It has been revealed that almost $1bn was invested in AI-focused healthcare start-ups in the first quarter of 2020 alone and recent projections show the global industry growing at a rate of 44% until 2026.
From 3D image analysis to robotic surgery, AI is now entrenched in the mass market and is becoming a part of everyday life in healthcare. While the COVID-19 pandemic has brought with it enough hardship, it has also catalysed technological developments and awareness in the field of healthcare. It has been revealed that almost $1bn was invested in AI-focused healthcare start-ups in the first quarter of 2020 alone and recent projections show the global industry growing at a rate of 44% until 2026.
At its core, AI is machine learning and constitutes three cognitive nodes: computer vision, natural language processing and data inference. 2020 has seen exciting developments for healthcare in all three areas. In 2020, the healthcare AI industry reached a tipping point and has finally become mainstream.
Natural language processing, for instance, has been in the spotlight during the pandemic as many healthcare providers have been forced to operate remotely. The ‘telehealth’ industry has grown significantly because of its ability to allow physicians to automate and streamline basic services and free up resources to deal with the crisis.
Artificial Intelligence does not have a single, fool proof blueprint for its implementation. Healthcare organisations looking to harness its vast potential and many possible applications must make choices that fit their financial and technical capabilities.
The number one question that providers must ask themselves before embarking on their AI journey is if they have the capacity to build the solutions in-house. While having the internal resources, proprietary data and capital to develop AI solutions in-house has obvious benefits in terms of control, businesses have to decide for themselves whether it’s realistic given their goals and timeline.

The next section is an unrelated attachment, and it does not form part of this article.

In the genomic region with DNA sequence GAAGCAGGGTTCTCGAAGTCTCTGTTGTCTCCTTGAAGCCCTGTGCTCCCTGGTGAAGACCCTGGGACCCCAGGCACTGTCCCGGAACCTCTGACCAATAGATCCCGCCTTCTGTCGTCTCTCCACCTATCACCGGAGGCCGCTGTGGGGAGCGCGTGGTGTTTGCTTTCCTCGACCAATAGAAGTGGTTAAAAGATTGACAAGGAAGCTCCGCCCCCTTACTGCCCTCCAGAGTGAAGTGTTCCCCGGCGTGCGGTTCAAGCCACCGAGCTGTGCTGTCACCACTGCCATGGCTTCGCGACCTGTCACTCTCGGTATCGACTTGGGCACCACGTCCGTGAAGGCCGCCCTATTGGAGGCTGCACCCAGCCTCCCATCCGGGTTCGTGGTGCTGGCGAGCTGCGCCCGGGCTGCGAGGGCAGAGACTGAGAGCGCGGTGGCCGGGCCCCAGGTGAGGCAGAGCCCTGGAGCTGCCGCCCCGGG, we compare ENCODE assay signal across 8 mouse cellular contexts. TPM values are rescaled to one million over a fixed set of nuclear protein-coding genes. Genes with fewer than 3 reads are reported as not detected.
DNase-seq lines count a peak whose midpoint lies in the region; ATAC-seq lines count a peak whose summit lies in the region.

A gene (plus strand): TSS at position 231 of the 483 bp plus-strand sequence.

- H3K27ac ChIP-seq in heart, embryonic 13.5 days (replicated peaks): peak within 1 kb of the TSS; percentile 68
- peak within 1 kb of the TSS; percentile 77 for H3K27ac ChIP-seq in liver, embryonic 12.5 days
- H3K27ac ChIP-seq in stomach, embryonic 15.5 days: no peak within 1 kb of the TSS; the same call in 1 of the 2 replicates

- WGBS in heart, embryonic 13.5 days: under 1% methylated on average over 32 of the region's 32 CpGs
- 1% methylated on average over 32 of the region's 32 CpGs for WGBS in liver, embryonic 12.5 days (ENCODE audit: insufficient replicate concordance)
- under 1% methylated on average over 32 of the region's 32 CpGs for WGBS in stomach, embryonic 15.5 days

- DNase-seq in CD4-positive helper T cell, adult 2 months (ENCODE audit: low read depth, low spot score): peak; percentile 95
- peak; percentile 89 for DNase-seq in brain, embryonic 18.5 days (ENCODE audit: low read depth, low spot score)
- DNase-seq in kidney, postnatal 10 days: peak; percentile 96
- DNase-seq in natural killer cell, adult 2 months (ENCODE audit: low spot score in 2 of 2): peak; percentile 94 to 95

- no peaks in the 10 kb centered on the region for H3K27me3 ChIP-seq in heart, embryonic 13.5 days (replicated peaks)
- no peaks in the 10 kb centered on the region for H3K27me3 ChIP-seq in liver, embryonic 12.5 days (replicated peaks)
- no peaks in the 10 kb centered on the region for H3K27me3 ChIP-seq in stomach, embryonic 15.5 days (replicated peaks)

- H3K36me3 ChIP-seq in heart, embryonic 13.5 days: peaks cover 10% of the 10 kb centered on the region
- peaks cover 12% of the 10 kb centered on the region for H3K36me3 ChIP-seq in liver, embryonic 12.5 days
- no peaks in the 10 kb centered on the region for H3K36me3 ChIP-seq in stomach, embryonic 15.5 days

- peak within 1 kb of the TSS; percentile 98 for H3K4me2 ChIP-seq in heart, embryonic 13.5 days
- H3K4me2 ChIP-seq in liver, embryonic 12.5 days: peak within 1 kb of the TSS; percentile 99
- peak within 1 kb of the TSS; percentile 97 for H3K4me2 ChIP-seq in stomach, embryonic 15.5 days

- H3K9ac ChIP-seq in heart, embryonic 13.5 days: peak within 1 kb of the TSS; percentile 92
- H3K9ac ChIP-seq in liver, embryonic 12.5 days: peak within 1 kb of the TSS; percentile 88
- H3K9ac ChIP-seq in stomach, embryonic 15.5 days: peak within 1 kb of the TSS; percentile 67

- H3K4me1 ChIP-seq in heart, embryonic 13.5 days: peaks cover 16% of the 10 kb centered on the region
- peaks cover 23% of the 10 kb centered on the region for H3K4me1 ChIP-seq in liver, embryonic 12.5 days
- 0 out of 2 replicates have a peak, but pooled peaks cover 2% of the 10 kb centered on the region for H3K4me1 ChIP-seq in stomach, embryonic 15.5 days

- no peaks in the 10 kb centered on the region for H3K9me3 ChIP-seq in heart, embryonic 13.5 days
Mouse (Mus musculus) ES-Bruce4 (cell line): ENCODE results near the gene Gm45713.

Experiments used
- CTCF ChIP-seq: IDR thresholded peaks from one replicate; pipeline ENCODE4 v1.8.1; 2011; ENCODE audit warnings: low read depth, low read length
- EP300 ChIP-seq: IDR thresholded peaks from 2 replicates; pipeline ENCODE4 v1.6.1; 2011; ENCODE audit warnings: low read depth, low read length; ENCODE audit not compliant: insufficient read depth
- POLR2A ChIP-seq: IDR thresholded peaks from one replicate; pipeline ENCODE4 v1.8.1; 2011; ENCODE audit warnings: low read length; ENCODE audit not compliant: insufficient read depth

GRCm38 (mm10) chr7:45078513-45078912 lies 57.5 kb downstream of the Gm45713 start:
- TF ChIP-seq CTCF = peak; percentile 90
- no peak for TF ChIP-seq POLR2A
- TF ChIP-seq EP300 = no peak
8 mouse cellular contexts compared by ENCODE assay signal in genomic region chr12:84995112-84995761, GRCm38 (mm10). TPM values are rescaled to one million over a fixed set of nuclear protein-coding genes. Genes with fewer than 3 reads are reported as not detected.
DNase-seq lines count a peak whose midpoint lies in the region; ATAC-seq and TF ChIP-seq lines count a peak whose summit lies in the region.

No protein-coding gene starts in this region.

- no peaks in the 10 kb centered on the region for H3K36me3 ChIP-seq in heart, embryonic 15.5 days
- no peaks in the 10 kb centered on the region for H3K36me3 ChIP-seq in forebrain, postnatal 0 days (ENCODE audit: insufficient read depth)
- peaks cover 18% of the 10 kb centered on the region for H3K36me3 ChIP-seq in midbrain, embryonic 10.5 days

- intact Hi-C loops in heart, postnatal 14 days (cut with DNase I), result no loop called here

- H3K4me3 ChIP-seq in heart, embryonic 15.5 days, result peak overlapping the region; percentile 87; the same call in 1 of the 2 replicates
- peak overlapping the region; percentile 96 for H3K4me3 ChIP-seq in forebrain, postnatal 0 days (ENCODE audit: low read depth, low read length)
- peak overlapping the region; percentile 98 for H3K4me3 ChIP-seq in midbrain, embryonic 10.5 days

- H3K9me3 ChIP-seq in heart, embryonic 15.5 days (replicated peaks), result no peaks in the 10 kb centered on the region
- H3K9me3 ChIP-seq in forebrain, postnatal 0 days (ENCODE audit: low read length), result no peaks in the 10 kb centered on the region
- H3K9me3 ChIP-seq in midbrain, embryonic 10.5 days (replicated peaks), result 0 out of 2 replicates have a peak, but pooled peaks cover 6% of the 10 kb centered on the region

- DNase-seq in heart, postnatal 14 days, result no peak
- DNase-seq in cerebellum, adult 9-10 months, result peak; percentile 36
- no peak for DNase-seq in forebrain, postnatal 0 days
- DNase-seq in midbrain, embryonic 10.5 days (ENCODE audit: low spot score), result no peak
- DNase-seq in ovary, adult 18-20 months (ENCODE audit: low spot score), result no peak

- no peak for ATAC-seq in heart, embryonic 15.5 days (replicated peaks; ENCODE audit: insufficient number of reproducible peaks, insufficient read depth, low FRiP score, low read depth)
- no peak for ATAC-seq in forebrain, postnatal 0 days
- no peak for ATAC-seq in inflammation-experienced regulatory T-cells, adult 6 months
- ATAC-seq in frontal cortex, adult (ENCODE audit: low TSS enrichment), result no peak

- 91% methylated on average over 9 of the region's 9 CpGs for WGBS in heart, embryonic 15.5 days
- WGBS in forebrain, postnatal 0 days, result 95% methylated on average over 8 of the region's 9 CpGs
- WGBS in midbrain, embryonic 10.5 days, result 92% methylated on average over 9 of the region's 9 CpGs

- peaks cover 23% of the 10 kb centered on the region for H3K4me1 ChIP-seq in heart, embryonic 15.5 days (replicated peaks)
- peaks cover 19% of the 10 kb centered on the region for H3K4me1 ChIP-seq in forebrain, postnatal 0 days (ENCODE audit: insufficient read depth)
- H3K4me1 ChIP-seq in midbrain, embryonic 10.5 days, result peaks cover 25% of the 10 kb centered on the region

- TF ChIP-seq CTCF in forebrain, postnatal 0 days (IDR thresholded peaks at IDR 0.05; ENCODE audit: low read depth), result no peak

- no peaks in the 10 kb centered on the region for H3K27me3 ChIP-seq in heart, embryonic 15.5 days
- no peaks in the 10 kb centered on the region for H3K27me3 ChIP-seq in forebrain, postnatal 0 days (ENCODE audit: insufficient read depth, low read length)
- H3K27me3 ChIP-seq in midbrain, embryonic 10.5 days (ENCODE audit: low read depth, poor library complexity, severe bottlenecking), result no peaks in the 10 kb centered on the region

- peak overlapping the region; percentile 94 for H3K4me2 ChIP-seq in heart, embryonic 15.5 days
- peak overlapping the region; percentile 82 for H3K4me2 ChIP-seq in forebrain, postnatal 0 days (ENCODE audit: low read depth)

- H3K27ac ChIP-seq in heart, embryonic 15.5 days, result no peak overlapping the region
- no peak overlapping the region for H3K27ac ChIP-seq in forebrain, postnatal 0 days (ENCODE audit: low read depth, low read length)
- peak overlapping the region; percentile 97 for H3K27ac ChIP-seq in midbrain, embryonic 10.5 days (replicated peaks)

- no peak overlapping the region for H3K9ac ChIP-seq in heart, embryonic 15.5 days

The next important question to be considered is regarding partnerships vs. acquisitions. Even with the best resources and in-house capabilities, partnerships can be very beneficial and can rapidly increase the development and deployment of AI systems and tools. Investments in AI start-ups or acquisitions of smaller companies can also give an organisation fast access to development phases and offer greater expertise and capabilities.
Lastly, businesses will need to think about the key enablers that will accelerate their AI strategy. This involves thinking about things like building or acquiring new technologies, leadership alignment, team allocation and more.
Data is AI’s reason to be. Without a continuous supply of data, AI technology will cease to exist. However, ‘dirty data’, which is not yet standardised and remains disparate, can be a nuisance for organisations. Privacy protocols and security requirements also pose a challenge to progress but they must be overcome because they revolve around the protection of patient rights. Patient consent regarding the use of their data and the perceived bias in algorithms are also ethical issues that need to be addressed.
These challenges are tricky to overcome, but it is not impossible. AI is not just an innovation that is worth pursuing, but one that will transform the healthcare industry for the better. In order for organisations to successfully implement AI, it is essential that leadership is on board and the right talent is being supported. Whether AI in healthcare thrives or fails is reliant on healthcare organisations across the world.